Here’s the text of that sermon I gave at Network Vineyard Church on 12 July 2009.
I want to talk about an area of faith where my whole way of thinking was turned upside down. And that’s about heaven. I’m anticipating three possible reactions – boredom, disagreement and excitement. I hope the excited group of people is the biggest one. If you already know everything I’m going to say, come see me and I’ll arrange for you to get your money back out of the offering. If you disagree with me because you have a strong contrary opinion, I understand, but have a think about it. But I’m thinking there are some of you here today who will be inspired to find new hope and meaning in your life and your understanding of what your faith is all about.
I spent the first nineteen years of my life with an unhealthy view of physical reality. I believed that God was going to destroy the Earth one day. I believed that my future state was to live as a soul floating around in heaven, with no physical body.
When you think that God is going to destroy his creation, plucking out as many souls as he can before he throws the Earth on the fire, you tend not to care as much about what happens here and now. The injustices that plague our world become unimportant. Doing good seems futile. Things can only get worse; why try to do good? Why care about the environment? About climate change? It’s only going to get worse; the whole earth’s going to be thrown out like a disposable cup. More than that, all of life feels a bit pointless. You’re waiting around for heaven, and the only useful thing you can do is evangelise.
When I was nineteen and studying theology at uni, at one stage I got overwhelmed. I had so many questions and challenges to what I’d thought in the past. Fortunately, there was a man named Ian who was a mentor to me. I rang him and he told me to come around. I didn’t have a car, so I had to catch a bus into the city and then one out to his place; it took nearly two hours. When I got there, I was ready to pounce on him with all my questions about the sources and authorship of Genesis and Deuteronomy and the history behind them. But instead, he asked me a question. I think the Holy Spirit inspired him to ask it, because on the face of it, it had nothing to do with my situation.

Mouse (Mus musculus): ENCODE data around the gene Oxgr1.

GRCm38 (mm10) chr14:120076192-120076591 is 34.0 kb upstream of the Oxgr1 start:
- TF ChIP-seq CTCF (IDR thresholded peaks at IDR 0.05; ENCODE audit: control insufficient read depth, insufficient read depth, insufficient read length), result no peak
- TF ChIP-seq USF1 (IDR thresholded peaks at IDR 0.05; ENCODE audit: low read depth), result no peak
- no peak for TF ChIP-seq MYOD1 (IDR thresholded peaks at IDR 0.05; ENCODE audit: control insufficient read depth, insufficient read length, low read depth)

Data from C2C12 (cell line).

He asked me, ‘What happens after we die?’
I said, ‘We go to heaven.’
But then he asked, ‘What about after that?’
And when I looked at him like he was playing a trick on me, he told me two things.
First of all, that the Earth wasn’t being thrown in the bin, but was going to be redeemed and renewed.
Second of all, I wasn’t going to live as a disembodied soul in heaven forever, but at Christ’s return, I would be resurrected to live on the renewed Earth. Our resurrection bodies were to be more physical, more real than our current ones – not less. Heaven, he told me, was only a waiting place for something better.
Basically he told me that Christianity was bigger and better than going to heaven when I died.